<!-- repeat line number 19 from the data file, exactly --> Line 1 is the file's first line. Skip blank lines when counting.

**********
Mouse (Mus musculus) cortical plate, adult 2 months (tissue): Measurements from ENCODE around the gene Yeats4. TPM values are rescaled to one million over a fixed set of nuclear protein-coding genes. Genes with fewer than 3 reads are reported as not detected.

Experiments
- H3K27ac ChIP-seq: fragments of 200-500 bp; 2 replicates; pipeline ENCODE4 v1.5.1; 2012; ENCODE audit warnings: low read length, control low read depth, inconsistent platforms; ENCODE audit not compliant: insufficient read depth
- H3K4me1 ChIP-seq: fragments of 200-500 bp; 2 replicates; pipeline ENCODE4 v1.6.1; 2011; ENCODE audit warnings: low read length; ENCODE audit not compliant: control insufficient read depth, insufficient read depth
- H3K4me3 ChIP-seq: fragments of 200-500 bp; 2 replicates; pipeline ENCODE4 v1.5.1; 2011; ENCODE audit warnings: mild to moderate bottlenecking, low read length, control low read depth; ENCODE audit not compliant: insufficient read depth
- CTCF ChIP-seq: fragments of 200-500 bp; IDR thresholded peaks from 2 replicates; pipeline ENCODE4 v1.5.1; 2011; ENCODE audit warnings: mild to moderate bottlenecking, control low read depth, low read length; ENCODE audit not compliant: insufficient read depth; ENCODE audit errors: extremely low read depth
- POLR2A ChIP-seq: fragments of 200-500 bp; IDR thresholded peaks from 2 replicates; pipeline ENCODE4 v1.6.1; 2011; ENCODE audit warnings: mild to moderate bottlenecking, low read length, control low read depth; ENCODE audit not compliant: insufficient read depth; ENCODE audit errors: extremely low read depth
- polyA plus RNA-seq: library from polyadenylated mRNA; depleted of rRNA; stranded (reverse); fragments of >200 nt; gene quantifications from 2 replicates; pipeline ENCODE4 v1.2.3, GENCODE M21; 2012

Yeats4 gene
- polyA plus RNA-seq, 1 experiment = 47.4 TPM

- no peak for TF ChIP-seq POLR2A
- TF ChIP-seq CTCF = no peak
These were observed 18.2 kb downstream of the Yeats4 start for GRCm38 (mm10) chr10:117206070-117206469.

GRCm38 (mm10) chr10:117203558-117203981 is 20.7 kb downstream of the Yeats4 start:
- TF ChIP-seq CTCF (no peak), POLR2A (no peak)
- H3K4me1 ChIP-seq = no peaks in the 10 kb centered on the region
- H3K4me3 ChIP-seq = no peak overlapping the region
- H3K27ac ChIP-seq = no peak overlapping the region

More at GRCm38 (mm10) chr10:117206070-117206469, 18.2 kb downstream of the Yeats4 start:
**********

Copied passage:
More at GRCm38 (mm10) chr10:117206070-117206469, 18.2 kb downstream of the Yeats4 start: